Spider-Man & Friends (UK Magazine) #65

 Posted: Apr 2013
 Staff: The Editor (E-Mail)


This UK kids magazine is one of three regular Spidey magazine offerings from Panini. Spider-Man & Friends targets the 4-10 year old market, while sister publication Spectacular Spider-Man (UK Magazine) aims at the pre-teen and teen crowd. Finally, their Marvel Heroes (UK Magazine) hits the same mid-teen crowd but with a video game/movie angle.

But let's get back to Spider-Man & Friends. It features a distinctively drawn semi-Manga style kiddie Spider-Man, his cousin Spider-Girl, plus early school versions of Hulk, Wolverine, Beast, Storm and Captain America along with guest appearances from many other big name Marvel heroes and villains. Toy tie-ins are also available, plus in 2009 they produced a hardback annual.

Published every four weeks, this UK magazine features a toy taped to the front of each issue. Inside you'll find a four page Spidey & Friends story with three panels per page, captions of 8-20 words per panel. Then there's some nice simple kids puzzles, some coloring, a couple of competitions, and a page or two of Spidey merchandise. It's similar to the formats used for the older kids' magazines, just pitched for a much younger target audience.

The series was cancelled in 2011 (along with every other original Marvel story content created in the UK) after Disney purchased Marvel. This issue is one of the last few stories in the series.

Story 'Sports Day!'

  Spider-Man & Friends (UK Magazine) #65
Summary: 14-Sep-2011
Publisher: Panini Magazines
Editor: Simon Frith
Story: Rik Hoskins
Artist: Nigel Dobbyn

"Spider-Man's school are holding their annual sports day on the sunniest day of the year."

And... already I have a problem with this. How do you hold a sports day on "the sunniest day of the year". I mean, how do you even plan for something like that? What do you put on the schedule?

Date: Sunniest Day of the Year.
Time: 10am.

I mean, apart from the vagueness and planning challenges, how can you even know that any given day is the "Sunniest Day of the Year" until the year is over?! By which time, the Sunniest Day has long passed!

Let's get back to the story. Firstly, Spidey wins the hurdles. Silver Surfer comes second. "MY MEDAL IS SILVER!" says Silver Surfer, looking dumbly at his medal.

Next, Hulk wins the Long Jump. Silver Surfer again comes second. "MY MEDAL IS SILVER!" says Silver Surfer, with a rather vapid expression.

Then, Spider-Girl wins the High Jump. Silver Surfer comes second once more. "My Medal is Silver" says Silver Surfer, looking worriedly at his medal.

Finally, Captain America wins the Discus Throw. Silver Surfer comes second yet again. "My Medal is Silver" says Silver Surfer, glancing at his medal with mouth stupidly hanging open.

Spider-Man tells the Silver Surfer: "Maybe next time you will win a gold medal, too."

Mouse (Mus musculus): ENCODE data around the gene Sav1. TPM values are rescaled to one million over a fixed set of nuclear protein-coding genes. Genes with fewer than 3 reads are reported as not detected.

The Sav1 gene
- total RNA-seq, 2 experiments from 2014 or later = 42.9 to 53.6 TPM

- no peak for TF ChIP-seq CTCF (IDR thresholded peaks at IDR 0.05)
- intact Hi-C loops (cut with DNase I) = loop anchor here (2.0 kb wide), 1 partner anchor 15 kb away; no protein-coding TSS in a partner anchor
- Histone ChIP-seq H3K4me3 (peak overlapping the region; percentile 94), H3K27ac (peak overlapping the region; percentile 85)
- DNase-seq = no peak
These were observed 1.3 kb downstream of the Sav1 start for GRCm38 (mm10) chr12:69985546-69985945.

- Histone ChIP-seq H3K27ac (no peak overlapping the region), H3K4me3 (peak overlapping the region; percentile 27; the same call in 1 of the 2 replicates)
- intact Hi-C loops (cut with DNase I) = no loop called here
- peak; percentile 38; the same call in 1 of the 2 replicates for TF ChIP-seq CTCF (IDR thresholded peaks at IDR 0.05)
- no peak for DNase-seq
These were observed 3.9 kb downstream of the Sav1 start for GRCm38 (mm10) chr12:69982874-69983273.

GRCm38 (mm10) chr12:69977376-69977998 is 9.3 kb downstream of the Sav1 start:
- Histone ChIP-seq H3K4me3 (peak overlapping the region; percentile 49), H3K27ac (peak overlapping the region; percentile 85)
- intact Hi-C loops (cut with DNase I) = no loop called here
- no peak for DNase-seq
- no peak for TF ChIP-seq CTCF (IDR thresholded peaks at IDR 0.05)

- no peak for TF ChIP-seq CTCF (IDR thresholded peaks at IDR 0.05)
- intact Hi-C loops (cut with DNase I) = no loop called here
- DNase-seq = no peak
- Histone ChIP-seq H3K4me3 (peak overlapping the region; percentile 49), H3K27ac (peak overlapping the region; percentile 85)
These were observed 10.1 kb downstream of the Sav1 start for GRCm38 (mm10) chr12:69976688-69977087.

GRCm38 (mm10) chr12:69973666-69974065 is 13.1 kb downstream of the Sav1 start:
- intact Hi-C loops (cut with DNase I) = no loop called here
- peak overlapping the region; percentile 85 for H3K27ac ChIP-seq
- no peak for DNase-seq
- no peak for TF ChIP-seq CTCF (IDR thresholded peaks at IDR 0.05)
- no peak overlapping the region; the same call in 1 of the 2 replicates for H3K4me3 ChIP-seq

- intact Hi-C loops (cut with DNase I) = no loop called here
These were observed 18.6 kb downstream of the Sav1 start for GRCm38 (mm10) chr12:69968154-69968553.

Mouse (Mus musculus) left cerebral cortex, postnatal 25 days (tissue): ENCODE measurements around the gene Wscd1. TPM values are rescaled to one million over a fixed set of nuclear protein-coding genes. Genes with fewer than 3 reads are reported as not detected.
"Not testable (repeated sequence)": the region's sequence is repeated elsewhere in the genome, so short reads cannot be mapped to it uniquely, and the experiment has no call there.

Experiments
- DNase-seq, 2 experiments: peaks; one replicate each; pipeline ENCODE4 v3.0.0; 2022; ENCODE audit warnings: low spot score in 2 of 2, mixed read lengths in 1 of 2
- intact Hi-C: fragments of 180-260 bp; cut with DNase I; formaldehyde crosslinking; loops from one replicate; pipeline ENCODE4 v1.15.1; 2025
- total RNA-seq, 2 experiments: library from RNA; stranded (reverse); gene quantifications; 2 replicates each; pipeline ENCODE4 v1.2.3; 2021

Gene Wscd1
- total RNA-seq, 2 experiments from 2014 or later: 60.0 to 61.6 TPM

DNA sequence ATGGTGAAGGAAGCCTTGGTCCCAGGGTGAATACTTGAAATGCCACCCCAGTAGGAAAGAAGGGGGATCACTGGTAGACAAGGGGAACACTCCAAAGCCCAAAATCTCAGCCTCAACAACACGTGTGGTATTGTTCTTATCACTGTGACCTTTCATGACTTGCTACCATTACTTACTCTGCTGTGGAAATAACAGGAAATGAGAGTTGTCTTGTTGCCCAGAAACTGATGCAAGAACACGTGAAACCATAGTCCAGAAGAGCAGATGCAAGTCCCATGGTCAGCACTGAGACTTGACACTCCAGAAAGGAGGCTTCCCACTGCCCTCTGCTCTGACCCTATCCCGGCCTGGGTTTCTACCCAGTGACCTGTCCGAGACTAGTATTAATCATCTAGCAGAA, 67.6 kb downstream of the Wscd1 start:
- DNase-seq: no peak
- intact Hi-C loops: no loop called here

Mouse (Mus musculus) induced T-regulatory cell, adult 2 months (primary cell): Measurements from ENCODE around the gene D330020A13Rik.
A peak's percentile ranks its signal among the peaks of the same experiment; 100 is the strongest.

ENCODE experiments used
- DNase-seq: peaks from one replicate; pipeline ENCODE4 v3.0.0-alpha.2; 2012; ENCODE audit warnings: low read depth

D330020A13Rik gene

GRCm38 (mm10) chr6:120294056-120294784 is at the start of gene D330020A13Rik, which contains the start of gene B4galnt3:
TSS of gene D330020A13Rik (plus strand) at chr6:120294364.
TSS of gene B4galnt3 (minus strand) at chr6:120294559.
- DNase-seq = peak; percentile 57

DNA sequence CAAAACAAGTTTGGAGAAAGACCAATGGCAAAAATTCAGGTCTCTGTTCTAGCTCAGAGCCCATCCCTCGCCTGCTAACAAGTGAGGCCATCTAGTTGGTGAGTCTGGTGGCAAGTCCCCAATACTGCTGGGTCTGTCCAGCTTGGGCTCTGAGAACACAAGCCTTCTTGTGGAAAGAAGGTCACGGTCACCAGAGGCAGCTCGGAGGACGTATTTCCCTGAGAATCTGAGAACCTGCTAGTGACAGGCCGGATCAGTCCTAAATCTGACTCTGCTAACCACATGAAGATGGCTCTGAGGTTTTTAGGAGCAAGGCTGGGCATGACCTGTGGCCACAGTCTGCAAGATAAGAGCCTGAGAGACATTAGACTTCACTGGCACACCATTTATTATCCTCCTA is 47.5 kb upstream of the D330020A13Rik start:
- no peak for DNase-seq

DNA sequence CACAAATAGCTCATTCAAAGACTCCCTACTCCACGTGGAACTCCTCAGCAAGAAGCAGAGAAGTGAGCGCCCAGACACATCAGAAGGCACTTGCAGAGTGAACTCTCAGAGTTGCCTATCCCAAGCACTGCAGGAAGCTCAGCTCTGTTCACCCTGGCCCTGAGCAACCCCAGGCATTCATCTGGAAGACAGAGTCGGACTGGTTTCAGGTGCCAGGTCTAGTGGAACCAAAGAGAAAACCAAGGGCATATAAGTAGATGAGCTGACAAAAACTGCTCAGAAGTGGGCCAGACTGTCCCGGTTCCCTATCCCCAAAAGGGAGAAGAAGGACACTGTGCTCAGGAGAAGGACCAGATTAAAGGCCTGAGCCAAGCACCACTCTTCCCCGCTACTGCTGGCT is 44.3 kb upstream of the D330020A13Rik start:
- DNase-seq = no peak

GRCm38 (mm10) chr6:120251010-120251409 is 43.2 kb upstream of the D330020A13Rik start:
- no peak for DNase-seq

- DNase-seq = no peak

"I LOVE SILVER!" says Silver Surfer, with a daft smile all over his shiny face.

General Comments

These stories walk a fine line, dicing with disaster at every step.

Without sufficient structure and care, they can just collapse in a pile of vague ramblings. Yet too planned, sensible, or staid and they can end up missing the vital sense of fun.

This one isn't a particularly good story by any standard I can clearly enunciate. It is simply the tale of a seemingly retarded Silver Surfer who happens to love the colour Silver. Is that a sound basis for a story? No it is not.

But despite that, there's something so endearingly daft about the Surfer's goofy, slow-dawning realisation that I can't help but smile in a bemused fashion.

Overall Rating

So, moral of the story is... Silver Surfer is the "Special" kid at school. Pretty good at most sports, but... hardly the sharpest knife in the drawer. Normally you'll find him at the back of the class, eating paste.

I can't see why this story is appealing at all. But it is. Three webs.


Actually, that deceptively simple opening sentence still has a couple more problems to investigate.

"Spider-Man's school are holding their annual sports day on the sunniest day of the year."

Shouldn't that be "Spider-Man's school is", rather than "Spider-Man's school are"? There's only one school, so the subject is singular not plural.

Also, why is it Spider-Man's school, and not "The Heroes' School"? In fact, things get more disturbing when you look at the cover photo and see that all the medals have a spider stamped on them! Obviously there's something going on here that we didn't initially realise.

Spider-Man owns the school!

So... that explains why it's "Spider-Man's school". Because it's his school!

(Should still be singular though).

 Posted: Apr 2013
 Staff: The Editor (E-Mail)